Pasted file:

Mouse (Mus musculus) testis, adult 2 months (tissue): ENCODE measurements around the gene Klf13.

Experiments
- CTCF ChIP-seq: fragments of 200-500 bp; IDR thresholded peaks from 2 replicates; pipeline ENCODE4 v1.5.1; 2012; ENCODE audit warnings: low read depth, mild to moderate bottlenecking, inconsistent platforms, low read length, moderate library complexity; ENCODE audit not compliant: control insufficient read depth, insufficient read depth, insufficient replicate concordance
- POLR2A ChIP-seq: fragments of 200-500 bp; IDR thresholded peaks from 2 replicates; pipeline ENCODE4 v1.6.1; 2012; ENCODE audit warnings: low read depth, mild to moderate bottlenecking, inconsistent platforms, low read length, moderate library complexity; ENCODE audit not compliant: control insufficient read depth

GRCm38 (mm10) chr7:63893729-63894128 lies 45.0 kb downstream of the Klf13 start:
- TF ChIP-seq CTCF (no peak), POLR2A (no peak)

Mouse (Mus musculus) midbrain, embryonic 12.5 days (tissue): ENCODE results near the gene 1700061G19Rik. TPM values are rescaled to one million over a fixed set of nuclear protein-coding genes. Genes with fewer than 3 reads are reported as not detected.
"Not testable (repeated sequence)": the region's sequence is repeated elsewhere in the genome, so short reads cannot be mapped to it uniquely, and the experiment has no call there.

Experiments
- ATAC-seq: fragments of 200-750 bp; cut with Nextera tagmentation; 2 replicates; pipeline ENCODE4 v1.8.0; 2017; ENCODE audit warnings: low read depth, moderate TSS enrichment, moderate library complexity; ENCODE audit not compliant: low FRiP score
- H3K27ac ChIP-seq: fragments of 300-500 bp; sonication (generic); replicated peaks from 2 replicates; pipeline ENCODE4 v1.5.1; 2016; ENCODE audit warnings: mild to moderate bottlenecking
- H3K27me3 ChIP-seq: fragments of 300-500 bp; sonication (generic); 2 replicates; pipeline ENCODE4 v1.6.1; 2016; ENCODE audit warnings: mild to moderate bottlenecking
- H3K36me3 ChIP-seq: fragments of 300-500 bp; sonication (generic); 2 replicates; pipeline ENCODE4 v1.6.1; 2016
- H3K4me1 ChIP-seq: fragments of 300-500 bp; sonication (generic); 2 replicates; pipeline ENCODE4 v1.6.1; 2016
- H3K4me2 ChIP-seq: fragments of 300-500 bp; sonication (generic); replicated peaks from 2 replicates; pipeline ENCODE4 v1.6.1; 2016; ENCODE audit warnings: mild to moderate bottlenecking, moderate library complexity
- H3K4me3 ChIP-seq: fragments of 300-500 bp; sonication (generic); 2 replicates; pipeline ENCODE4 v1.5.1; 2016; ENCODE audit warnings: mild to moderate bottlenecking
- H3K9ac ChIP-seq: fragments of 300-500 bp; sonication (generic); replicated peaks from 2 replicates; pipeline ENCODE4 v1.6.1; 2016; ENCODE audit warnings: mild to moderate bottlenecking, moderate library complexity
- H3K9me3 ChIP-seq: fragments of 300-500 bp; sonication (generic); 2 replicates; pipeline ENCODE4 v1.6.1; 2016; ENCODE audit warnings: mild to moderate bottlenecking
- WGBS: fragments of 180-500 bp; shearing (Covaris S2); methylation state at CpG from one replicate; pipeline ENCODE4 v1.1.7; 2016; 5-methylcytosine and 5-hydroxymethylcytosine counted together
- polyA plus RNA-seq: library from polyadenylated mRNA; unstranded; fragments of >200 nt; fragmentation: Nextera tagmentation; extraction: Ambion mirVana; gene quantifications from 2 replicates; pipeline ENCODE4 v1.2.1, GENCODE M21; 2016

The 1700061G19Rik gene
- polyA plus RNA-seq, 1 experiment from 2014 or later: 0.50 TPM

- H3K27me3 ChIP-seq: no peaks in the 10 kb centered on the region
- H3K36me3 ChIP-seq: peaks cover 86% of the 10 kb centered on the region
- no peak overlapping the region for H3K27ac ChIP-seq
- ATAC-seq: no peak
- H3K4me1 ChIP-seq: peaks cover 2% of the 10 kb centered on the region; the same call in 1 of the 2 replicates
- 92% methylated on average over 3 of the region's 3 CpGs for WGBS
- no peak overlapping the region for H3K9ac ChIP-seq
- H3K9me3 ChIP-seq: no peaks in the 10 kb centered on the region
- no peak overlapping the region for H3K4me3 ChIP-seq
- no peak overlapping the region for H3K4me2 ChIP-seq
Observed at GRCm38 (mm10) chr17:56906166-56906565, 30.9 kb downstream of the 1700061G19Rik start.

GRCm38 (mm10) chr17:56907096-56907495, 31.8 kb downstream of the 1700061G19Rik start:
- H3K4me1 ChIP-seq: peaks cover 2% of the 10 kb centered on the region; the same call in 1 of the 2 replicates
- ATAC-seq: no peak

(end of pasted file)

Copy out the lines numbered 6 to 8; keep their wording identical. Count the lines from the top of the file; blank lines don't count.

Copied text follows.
- TF ChIP-seq CTCF (no peak), POLR2A (no peak)

Mouse (Mus musculus) midbrain, embryonic 12.5 days (tissue): ENCODE results near the gene 1700061G19Rik. TPM values are rescaled to one million over a fixed set of nuclear protein-coding genes. Genes with fewer than 3 reads are reported as not detected.
"Not testable (repeated sequence)": the region's sequence is repeated elsewhere in the genome, so short reads cannot be mapped to it uniquely, and the experiment has no call there.